Caught between the larger Sunni-Shi’a battles for supremacy in Syria, Christians are forced to contemplate an uncertain future as Western powers debate action against the government of Bashar al-Assad.
Syrian Christians are faced with a difficult situation due to their country’s civil war. Many Christians support Assad out of fear that if he is overthrown and replaced by Islamists, they will face greater persecution, especially from al-Qaeda-linked Sunni Muslim rebel groups such as Jabhat al-Nusra, who have attacked Christians. At the same time, Assad and his government are supported by Iran and its Lebanese terror proxy, Hezbollah, and have used chemical weapons against the Syrian people.
Christian villagers in Wadi al-Nassara (Valley of Christians) in western Syria, home to around 50,000 Christians, have formed “popular defense committees” with the blessing of the Syrian government, according to AFP.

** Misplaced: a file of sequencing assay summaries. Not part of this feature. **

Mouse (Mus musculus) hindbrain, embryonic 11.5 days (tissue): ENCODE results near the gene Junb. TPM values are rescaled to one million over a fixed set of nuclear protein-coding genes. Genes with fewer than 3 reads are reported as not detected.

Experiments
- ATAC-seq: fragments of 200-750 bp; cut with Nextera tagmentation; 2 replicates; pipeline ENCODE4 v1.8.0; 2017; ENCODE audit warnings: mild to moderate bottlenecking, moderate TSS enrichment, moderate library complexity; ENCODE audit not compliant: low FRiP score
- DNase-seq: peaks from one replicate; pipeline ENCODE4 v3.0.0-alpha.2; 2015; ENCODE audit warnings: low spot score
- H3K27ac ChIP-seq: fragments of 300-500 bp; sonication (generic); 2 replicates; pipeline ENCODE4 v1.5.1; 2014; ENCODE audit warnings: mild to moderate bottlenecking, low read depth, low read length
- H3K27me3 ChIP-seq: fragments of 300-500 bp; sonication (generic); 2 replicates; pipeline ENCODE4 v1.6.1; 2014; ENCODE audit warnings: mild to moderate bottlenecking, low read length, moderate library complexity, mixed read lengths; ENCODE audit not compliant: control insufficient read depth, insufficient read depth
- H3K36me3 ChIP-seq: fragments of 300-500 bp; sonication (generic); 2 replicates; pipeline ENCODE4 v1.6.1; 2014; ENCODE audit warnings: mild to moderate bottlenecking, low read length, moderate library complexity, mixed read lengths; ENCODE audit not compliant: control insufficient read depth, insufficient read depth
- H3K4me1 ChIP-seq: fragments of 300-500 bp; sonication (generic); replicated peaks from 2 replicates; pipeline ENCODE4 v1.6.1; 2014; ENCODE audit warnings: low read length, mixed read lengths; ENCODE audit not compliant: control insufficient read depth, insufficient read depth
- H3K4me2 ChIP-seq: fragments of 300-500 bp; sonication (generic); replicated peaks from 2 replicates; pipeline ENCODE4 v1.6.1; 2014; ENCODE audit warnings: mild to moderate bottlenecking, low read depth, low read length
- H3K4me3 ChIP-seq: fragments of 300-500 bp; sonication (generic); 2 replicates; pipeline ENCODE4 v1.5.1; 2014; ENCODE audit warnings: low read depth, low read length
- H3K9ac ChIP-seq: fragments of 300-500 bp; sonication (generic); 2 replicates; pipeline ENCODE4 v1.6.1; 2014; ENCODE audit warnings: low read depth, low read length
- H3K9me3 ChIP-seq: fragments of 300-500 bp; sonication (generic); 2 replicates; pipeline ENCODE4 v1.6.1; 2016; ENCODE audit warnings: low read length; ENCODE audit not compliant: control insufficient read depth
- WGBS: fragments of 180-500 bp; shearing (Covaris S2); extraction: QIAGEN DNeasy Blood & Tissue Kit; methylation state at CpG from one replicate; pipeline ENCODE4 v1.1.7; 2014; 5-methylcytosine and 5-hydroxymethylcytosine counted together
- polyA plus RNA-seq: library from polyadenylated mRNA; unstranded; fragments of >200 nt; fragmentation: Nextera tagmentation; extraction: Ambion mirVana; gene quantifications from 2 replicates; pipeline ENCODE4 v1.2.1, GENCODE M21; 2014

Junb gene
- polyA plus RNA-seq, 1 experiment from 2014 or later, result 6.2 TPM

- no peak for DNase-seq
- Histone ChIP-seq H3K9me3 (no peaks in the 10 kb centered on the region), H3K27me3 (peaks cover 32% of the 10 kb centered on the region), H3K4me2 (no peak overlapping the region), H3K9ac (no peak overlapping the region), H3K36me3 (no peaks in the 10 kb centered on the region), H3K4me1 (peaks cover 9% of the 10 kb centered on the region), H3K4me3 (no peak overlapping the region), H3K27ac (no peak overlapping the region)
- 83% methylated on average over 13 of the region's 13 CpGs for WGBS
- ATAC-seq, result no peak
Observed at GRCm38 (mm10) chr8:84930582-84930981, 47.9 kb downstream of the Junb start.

These “popular defense committees” are militias that are armed and trained by the Syrian government to supplement the Syrian army and protect their own neighborhoods or villages from attacks by rebels. Many of these militias are comprised of Syrian minority groups such as the Christians, Druze and Alawites.
While Assad may have links to Iran and Hezbollah, his secular government, led by the minority Alawites, has proven to be friendlier towards Christians than other regional elements, compounding the uncertainty surrounding Syrian Christians’ future.